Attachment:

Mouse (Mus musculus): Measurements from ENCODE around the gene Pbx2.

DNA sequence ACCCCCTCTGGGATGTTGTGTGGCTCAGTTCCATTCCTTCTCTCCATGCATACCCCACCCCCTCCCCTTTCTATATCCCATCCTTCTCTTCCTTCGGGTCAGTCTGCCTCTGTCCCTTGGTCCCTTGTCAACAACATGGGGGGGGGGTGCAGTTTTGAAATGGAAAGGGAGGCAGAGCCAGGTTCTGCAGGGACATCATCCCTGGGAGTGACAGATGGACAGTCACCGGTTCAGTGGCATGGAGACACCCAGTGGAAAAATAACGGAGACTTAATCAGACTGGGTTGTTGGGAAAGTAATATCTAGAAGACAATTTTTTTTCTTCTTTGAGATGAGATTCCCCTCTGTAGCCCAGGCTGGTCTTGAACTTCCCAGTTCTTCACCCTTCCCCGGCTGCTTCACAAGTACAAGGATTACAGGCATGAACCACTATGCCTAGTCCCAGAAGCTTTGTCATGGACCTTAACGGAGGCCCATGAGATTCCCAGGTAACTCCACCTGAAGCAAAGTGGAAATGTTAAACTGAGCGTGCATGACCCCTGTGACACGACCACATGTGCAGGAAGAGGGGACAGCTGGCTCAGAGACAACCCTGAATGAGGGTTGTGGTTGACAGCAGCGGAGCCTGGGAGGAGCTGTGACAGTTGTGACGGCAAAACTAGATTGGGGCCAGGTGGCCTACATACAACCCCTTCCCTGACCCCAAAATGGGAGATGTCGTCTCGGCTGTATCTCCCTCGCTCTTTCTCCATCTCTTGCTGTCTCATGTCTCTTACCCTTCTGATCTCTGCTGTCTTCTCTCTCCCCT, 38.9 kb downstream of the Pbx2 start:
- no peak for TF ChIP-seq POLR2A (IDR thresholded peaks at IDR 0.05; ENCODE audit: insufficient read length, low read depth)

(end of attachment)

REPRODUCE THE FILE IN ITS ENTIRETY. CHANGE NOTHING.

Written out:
Mouse (Mus musculus): Measurements from ENCODE around the gene Pbx2.

DNA sequence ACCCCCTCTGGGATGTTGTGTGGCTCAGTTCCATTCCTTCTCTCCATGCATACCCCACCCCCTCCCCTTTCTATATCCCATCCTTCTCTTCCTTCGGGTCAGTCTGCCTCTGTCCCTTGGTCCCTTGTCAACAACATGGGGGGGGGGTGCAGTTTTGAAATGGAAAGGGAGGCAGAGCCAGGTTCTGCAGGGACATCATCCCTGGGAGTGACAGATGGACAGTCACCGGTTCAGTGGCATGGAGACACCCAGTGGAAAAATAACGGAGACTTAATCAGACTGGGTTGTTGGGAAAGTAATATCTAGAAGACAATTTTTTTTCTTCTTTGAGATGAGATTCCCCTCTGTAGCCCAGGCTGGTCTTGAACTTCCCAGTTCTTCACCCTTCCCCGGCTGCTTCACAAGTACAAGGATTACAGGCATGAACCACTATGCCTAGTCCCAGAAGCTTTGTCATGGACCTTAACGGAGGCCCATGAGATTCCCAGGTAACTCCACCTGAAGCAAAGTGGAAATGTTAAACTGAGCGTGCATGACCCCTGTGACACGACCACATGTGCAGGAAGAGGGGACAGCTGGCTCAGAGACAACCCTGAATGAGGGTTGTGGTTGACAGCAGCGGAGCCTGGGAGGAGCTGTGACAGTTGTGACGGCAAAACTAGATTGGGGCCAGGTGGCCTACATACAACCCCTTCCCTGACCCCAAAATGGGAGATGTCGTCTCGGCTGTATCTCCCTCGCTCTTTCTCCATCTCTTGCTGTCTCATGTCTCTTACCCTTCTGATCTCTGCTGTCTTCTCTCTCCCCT, 38.9 kb downstream of the Pbx2 start:
- no peak for TF ChIP-seq POLR2A (IDR thresholded peaks at IDR 0.05; ENCODE audit: insufficient read length, low read depth)